That’s true. But the question I’m asking is whether it’s irrational to disbelieve in the Resurrection based on historical evidence alone, if you’re a believer in God who is open to the possibility of miracles and Divine revelation. And I would answer that it’s not. The apologists’ case is simply too weak - especially with reference to the alleged burial of Jesus in a new rock tomb, owned by Joseph of Arimathea. Historically, that’s unlikely - and yet it’s pivotal to the case for the Resurrection.

It is far from clear that the NT authors would record every miracle they saw.

You are quite correct. When I wrote that P(Evidence | Story 1) is high, I didn’t mean that it was over 50%; I just meant that it wasn’t low, that’s all. But the real point I was making was that even if P(Evidence | Story 1) were high, it wouldn’t follow that P(Story 1 | Evidence) is high.That’s a mathematical point, and it’s vital to the current debate.

I also alluded to the fact that the “Evidence” (from the New Testament) is several decades later than the events reported in Story1. You objected:

You are not taking into account the role of oral vs written tradition.

Some years ago, Professor Bart Ehrman wrote a book on how the early Christians remembered Jesus, and on latest scientific findings concerning the fallibility of human memory. On the Amazon Web page, there’s an interview with Ehrman. What follows is a brief excerpt:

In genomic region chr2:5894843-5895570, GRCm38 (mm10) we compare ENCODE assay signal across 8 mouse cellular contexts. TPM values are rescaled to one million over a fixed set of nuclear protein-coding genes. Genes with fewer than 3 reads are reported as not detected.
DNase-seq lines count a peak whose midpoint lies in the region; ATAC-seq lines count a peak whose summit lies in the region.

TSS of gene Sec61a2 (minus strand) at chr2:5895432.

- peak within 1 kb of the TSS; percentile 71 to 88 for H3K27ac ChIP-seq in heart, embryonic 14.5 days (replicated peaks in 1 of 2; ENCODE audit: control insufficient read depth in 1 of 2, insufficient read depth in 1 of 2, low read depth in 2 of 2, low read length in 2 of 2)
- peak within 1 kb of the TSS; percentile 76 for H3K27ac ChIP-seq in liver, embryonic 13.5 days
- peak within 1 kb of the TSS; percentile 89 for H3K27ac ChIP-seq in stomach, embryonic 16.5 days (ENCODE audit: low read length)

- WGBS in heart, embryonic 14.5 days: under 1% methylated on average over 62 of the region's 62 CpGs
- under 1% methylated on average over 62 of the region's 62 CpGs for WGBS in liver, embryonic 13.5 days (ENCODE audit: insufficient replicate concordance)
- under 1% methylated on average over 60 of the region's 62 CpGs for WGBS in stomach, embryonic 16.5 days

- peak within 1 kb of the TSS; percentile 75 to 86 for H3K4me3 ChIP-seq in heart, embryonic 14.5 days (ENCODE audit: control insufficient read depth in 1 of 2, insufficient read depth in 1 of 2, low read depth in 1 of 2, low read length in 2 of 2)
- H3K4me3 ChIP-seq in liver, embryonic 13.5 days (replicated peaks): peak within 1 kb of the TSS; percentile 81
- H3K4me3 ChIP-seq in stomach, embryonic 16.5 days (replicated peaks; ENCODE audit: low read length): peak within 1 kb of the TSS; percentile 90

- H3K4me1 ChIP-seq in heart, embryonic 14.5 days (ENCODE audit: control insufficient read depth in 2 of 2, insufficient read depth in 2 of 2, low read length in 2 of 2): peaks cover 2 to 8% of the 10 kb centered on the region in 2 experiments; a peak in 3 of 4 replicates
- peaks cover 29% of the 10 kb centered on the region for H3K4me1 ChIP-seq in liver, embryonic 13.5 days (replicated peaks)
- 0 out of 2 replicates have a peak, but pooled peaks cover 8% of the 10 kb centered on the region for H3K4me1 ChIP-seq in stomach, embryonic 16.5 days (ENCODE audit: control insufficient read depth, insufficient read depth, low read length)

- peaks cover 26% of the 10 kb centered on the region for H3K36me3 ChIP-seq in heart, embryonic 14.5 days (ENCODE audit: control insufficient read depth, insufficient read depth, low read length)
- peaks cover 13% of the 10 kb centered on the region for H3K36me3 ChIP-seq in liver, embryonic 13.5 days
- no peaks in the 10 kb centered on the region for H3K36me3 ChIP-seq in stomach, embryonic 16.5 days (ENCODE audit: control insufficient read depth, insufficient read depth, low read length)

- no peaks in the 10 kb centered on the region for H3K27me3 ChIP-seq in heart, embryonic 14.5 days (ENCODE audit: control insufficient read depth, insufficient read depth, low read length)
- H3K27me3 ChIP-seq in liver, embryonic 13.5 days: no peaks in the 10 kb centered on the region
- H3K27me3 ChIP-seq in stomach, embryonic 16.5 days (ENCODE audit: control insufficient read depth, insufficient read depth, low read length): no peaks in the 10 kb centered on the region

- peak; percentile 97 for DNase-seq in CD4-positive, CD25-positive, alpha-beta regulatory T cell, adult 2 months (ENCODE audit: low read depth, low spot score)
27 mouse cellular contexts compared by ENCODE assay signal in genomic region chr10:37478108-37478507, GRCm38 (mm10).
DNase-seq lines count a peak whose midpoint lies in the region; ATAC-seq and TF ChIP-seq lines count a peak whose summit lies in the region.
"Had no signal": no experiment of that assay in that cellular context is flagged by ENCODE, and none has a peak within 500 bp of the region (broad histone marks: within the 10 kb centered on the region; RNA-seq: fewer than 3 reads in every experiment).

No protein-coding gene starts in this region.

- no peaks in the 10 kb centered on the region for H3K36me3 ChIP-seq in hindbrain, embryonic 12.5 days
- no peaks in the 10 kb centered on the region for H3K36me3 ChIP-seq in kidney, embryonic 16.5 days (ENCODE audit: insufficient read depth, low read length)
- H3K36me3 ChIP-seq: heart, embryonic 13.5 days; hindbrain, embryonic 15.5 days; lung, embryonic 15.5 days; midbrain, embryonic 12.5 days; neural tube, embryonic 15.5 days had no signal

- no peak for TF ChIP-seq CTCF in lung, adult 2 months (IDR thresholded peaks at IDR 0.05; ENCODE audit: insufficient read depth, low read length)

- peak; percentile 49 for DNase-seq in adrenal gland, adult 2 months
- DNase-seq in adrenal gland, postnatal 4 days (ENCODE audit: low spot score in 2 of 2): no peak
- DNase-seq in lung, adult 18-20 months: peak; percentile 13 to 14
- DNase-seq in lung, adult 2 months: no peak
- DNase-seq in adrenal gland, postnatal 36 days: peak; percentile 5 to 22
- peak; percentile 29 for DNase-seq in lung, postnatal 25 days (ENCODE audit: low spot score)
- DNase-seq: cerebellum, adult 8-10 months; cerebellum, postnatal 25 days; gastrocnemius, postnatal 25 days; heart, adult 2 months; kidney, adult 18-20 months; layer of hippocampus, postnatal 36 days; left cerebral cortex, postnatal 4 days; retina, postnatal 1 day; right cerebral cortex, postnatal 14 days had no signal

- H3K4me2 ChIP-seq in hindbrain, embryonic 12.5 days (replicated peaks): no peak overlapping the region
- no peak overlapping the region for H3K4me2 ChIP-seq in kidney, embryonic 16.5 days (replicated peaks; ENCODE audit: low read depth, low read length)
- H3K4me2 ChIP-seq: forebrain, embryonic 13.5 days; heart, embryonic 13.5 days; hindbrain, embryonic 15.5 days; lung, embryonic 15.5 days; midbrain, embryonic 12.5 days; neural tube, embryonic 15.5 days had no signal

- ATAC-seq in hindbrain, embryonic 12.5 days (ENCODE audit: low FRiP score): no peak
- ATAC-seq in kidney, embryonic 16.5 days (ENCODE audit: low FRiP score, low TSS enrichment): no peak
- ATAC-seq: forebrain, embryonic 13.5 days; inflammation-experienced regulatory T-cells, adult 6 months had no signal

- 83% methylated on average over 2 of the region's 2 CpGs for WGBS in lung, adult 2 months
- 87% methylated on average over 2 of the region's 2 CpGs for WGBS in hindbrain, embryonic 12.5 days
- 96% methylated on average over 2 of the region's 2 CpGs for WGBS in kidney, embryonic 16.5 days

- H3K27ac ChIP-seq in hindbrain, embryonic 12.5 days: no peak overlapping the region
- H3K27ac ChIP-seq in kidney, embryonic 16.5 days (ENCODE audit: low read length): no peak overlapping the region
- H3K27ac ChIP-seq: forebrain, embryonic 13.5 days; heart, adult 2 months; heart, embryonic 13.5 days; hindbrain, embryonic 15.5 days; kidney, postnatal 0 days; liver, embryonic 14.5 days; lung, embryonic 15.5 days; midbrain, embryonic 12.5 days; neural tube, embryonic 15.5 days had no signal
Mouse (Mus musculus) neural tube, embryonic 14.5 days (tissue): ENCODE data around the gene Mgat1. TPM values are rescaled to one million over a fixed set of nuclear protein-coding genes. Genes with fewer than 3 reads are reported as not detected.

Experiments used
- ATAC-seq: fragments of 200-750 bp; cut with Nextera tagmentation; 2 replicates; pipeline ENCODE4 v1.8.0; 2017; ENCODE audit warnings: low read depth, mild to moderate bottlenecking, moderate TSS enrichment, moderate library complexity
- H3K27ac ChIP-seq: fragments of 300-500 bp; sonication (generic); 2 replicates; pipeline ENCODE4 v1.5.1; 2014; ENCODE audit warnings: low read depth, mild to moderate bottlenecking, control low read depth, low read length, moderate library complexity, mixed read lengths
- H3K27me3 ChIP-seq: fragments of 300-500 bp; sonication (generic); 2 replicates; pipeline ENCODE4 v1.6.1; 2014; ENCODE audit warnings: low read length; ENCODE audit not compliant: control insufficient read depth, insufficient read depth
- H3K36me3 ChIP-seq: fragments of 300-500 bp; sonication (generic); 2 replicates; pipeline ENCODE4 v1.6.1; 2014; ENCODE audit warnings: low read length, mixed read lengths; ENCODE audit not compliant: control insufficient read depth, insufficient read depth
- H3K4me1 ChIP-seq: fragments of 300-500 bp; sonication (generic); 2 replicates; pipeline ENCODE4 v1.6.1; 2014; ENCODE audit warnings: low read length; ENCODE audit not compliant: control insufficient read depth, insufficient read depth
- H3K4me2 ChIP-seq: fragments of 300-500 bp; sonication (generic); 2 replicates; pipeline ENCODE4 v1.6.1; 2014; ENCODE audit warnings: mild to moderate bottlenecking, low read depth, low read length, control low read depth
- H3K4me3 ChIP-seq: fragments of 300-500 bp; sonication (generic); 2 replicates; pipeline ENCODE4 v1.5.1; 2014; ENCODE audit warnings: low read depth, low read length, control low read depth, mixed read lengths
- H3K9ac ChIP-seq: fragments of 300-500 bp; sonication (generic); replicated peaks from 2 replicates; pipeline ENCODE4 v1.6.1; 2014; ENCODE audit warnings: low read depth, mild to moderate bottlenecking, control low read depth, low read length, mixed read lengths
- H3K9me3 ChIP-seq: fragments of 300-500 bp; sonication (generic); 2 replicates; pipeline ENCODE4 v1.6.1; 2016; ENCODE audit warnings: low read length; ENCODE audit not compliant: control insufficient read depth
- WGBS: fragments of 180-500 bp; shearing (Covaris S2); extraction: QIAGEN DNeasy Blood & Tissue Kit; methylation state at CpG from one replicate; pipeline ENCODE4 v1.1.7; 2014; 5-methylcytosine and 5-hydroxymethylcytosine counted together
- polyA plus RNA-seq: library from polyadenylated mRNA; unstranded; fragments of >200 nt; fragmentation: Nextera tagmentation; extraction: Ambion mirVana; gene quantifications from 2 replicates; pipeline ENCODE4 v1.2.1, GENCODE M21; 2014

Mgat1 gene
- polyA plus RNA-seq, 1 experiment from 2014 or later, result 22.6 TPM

Q: How have scholars traditionally explained the gap of time between when Jesus was alive and when the Gospels were written, and why is that problematic?

A: Many scholars have somewhat unreflectively maintained that the Gospels ultimately go back to eyewitness testimonies to Jesus’ life and that they are therefore reliable; or that oral cultures preserve their traditions with a high degree of accuracy. I realized several years ago that these views can be tested by what we actually know, based on modern detailed studies, about eyewitness testimony (psychologists and legal scholars have studied the subject rigorously), about the reliability of memory (psychologists have delved into this question assiduously since the 1930s), and about the ways traditions are preserved in oral cultures (as we now know based on anthropological studies since the 1920s). As it turns out, what many New Testament scholars have assumed about such matters, in many cases, is simply not right. Many of their assumptions are not only unsupported, they have been shown to be highly problematic in study after study.